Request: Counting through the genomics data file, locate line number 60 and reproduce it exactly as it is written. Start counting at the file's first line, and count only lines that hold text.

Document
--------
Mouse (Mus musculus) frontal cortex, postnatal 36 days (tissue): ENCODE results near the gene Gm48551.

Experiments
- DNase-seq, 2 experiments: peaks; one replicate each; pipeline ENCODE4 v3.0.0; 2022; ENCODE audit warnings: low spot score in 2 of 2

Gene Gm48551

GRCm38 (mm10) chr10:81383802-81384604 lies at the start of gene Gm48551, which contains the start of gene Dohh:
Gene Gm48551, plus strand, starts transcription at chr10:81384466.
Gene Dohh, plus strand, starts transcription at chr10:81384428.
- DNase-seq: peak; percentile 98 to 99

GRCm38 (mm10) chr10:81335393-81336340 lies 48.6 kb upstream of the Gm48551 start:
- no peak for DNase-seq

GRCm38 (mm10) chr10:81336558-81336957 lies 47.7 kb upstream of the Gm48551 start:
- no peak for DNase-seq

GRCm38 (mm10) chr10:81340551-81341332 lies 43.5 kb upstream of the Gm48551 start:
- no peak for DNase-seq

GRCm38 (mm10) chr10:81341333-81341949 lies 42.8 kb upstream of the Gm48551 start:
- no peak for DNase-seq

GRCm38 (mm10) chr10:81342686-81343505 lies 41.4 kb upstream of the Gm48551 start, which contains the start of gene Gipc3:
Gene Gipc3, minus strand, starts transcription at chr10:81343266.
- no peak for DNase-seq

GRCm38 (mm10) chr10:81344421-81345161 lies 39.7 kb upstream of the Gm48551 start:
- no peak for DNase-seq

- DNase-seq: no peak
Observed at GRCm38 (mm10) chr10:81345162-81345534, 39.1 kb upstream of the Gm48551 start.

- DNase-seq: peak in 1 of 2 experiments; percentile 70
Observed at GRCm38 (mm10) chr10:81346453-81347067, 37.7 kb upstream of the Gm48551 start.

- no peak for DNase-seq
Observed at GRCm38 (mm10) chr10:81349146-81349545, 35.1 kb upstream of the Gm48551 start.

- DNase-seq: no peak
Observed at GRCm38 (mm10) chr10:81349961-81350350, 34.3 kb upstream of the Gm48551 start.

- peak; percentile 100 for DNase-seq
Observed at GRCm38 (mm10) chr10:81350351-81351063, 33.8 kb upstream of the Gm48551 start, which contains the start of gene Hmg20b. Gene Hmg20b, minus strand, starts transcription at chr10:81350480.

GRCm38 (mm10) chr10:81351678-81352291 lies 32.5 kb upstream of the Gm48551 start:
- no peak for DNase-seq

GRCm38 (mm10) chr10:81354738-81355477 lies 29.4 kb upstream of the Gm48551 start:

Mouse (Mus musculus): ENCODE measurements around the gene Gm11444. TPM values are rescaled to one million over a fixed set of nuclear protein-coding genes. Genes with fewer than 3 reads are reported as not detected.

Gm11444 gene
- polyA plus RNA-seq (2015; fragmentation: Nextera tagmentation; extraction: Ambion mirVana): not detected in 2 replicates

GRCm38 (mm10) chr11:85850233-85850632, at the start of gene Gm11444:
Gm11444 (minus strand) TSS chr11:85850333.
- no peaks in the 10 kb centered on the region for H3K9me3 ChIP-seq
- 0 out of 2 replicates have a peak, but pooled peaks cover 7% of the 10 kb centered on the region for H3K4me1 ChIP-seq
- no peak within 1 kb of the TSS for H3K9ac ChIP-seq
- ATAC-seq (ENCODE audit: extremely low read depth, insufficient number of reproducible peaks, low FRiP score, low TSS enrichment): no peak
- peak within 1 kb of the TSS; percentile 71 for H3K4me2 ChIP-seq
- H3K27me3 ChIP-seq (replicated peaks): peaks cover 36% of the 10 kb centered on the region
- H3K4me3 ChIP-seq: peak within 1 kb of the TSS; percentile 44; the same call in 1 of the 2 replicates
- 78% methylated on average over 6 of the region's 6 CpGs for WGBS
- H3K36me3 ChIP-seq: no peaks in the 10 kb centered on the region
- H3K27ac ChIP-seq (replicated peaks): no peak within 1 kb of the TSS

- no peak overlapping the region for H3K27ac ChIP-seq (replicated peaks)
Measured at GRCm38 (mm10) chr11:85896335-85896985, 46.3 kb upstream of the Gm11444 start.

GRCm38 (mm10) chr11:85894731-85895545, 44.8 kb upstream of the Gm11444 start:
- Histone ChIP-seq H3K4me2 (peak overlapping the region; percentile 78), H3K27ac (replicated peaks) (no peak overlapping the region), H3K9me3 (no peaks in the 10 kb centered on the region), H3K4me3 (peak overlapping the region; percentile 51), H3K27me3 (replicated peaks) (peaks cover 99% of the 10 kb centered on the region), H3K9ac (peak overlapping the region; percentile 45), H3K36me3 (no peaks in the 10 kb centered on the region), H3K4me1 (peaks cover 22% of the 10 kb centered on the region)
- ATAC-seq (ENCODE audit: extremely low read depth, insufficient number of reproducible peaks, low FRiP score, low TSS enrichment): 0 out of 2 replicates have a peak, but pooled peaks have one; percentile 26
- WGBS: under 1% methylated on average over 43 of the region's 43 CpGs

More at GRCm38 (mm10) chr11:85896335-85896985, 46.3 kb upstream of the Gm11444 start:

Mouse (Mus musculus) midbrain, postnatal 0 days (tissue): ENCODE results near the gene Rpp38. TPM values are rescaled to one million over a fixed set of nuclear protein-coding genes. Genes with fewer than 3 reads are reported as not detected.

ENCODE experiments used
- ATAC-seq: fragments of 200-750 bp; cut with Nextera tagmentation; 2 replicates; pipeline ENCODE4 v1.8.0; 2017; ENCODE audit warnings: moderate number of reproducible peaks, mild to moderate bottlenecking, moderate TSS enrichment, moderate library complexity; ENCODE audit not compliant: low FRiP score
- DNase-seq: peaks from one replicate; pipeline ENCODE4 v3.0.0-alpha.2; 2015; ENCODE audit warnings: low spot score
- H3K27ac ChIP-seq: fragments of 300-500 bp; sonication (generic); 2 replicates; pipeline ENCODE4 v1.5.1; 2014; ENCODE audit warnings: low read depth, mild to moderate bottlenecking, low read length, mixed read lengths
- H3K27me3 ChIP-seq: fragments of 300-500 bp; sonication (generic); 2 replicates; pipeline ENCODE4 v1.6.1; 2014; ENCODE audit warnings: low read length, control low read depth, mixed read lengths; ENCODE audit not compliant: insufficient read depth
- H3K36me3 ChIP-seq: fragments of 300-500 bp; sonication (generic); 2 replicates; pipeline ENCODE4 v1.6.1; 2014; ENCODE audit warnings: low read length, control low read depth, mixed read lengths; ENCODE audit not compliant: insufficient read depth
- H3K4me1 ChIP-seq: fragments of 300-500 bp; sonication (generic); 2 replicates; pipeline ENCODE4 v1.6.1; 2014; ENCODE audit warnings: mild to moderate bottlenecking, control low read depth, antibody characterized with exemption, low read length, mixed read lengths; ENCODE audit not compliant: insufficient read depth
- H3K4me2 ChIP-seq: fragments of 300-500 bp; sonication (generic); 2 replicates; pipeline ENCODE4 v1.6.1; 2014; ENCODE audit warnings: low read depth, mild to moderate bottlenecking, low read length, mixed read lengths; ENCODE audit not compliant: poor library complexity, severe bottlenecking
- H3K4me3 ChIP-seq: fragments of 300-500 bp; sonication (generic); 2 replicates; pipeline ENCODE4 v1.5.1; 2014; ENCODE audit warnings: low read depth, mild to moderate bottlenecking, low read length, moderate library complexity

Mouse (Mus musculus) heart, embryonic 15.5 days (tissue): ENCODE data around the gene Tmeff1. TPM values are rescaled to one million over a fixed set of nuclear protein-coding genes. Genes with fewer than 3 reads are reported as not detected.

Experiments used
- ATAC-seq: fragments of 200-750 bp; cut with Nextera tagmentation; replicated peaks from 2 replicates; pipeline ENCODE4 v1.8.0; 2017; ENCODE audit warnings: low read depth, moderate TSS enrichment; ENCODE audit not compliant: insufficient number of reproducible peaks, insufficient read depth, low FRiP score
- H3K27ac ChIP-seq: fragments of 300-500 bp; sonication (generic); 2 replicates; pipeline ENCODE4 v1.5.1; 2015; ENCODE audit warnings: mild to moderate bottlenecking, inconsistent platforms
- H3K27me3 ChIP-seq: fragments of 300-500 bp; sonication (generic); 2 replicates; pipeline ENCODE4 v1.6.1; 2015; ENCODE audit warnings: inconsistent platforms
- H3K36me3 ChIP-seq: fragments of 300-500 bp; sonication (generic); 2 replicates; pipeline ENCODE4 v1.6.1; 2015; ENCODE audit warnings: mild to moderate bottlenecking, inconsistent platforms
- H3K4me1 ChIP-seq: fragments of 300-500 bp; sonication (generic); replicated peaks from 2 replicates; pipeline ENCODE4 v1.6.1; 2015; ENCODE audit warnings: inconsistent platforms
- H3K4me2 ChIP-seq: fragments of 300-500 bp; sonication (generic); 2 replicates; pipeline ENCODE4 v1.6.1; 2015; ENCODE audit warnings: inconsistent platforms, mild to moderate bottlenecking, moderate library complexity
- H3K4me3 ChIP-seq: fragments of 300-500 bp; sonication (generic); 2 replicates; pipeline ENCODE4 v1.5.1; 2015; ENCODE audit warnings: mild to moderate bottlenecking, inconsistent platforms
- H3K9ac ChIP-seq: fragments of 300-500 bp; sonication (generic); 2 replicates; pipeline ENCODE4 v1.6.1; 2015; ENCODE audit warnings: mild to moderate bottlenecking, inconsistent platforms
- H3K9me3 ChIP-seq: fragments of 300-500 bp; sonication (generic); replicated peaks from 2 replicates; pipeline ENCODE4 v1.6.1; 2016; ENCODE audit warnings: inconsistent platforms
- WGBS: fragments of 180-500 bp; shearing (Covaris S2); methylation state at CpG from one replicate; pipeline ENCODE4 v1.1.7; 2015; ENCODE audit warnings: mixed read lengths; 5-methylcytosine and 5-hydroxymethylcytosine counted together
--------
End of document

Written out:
- DNase-seq: peaks from one replicate; pipeline ENCODE4 v3.0.0-alpha.2; 2015; ENCODE audit warnings: low spot score